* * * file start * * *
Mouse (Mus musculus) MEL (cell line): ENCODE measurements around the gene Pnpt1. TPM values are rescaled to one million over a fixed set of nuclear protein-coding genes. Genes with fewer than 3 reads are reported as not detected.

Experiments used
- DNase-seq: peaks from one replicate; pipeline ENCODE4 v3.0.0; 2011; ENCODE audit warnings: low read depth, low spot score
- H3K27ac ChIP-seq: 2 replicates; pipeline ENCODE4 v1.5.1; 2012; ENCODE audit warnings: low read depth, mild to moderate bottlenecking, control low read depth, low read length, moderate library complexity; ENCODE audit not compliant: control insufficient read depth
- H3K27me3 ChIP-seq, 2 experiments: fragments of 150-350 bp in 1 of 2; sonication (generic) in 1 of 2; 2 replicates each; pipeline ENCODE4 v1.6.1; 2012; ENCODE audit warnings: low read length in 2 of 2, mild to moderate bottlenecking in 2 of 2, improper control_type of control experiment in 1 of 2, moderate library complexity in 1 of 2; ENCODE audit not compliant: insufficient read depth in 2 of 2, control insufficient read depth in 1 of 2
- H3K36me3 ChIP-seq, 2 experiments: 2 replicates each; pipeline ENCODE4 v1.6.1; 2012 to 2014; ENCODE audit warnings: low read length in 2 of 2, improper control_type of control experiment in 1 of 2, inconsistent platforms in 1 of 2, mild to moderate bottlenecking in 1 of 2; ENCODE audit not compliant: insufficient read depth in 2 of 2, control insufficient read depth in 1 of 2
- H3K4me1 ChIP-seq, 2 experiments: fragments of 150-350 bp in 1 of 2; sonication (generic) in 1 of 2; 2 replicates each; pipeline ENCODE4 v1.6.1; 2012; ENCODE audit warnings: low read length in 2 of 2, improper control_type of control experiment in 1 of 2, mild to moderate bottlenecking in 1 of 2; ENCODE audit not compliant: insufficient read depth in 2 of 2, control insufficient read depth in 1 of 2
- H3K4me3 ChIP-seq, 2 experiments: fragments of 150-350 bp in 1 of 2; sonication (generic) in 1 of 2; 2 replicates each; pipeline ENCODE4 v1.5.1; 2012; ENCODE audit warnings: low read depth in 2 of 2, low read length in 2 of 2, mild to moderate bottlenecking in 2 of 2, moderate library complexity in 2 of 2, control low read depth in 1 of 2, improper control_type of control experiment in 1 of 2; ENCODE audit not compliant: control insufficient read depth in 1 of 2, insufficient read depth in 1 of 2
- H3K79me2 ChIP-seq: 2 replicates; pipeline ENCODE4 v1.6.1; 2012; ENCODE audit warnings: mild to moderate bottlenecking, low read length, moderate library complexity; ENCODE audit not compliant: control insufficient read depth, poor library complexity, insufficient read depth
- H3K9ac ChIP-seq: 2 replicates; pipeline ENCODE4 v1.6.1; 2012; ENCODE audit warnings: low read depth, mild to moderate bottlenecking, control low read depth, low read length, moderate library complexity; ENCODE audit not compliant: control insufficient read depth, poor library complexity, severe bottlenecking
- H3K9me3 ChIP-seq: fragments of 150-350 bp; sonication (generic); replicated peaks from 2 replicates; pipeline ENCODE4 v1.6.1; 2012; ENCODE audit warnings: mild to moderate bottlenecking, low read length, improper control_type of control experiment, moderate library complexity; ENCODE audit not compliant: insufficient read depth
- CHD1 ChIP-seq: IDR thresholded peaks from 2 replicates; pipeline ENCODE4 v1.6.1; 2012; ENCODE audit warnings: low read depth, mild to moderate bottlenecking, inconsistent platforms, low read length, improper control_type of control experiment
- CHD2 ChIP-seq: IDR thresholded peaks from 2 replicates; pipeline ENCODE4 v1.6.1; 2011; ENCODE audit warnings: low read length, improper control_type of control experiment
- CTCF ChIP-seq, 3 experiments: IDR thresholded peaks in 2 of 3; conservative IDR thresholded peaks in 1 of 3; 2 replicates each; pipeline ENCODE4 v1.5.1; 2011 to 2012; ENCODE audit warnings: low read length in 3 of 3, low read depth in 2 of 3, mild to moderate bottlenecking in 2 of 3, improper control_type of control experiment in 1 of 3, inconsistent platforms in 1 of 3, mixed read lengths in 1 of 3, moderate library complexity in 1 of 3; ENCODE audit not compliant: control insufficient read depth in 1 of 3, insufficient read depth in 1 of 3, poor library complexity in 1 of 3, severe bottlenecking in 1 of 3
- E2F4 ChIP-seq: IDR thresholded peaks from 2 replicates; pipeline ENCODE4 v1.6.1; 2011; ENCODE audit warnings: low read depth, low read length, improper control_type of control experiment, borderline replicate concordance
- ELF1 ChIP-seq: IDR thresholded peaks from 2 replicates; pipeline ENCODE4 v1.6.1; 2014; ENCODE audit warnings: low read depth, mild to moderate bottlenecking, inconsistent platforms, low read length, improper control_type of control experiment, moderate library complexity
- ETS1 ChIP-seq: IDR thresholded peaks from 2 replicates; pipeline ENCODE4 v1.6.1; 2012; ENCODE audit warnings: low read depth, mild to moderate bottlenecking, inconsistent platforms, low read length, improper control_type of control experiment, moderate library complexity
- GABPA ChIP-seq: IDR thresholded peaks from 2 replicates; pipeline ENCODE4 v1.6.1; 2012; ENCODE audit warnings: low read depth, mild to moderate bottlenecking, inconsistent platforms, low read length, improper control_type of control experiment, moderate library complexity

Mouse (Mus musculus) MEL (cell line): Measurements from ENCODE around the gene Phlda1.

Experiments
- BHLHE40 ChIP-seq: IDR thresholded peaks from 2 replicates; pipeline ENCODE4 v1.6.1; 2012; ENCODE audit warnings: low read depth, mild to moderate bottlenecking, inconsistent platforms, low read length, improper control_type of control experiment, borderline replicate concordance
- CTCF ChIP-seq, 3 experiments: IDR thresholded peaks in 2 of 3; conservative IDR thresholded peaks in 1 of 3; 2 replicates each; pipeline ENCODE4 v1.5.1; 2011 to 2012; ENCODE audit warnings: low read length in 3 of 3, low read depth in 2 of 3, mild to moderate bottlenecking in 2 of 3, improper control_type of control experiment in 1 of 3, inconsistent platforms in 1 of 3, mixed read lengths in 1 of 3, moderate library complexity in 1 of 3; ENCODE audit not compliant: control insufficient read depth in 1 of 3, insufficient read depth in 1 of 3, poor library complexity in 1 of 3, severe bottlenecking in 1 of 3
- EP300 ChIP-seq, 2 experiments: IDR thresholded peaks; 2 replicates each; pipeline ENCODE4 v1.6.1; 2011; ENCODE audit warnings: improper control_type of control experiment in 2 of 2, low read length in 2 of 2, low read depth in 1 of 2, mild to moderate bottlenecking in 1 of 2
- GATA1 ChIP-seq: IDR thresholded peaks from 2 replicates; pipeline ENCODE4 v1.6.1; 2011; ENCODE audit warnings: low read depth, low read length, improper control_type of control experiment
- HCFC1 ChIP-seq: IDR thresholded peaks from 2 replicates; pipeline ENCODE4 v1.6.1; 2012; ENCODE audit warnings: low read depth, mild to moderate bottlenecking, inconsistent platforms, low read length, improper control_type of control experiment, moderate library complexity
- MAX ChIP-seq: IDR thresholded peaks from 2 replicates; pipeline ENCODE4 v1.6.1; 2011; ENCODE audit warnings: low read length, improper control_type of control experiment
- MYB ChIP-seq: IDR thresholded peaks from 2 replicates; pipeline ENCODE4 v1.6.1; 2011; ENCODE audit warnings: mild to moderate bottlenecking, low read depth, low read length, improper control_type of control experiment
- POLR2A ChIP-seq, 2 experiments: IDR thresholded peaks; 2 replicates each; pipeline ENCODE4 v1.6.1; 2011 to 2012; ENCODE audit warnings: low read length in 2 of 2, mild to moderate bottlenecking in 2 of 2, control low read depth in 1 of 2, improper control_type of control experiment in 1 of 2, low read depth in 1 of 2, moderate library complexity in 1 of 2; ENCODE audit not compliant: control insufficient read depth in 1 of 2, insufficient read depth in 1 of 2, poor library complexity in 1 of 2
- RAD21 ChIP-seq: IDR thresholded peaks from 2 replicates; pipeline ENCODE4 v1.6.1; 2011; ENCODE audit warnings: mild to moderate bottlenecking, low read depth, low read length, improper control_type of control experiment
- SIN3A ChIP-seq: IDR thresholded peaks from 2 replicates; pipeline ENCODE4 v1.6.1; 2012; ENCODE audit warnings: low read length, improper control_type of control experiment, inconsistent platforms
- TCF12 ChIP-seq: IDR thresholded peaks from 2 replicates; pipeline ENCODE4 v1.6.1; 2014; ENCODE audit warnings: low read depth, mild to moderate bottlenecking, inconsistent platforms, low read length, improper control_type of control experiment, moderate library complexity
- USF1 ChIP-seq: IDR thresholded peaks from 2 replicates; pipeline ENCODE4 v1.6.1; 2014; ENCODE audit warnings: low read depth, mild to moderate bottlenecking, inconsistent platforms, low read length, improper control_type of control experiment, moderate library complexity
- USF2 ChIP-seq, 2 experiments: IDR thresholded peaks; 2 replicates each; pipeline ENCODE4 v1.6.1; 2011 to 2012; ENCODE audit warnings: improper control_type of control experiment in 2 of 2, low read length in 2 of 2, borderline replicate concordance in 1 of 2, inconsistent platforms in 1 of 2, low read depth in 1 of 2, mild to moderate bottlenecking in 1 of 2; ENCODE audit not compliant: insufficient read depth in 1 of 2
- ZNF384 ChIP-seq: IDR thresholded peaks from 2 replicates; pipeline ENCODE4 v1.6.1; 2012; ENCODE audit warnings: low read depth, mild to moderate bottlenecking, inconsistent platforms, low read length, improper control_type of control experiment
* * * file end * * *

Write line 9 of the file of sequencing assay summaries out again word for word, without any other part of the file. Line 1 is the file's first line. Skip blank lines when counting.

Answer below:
- H3K79me2 ChIP-seq: 2 replicates; pipeline ENCODE4 v1.6.1; 2012; ENCODE audit warnings: mild to moderate bottlenecking, low read length, moderate library complexity; ENCODE audit not compliant: control insufficient read depth, poor library complexity, insufficient read depth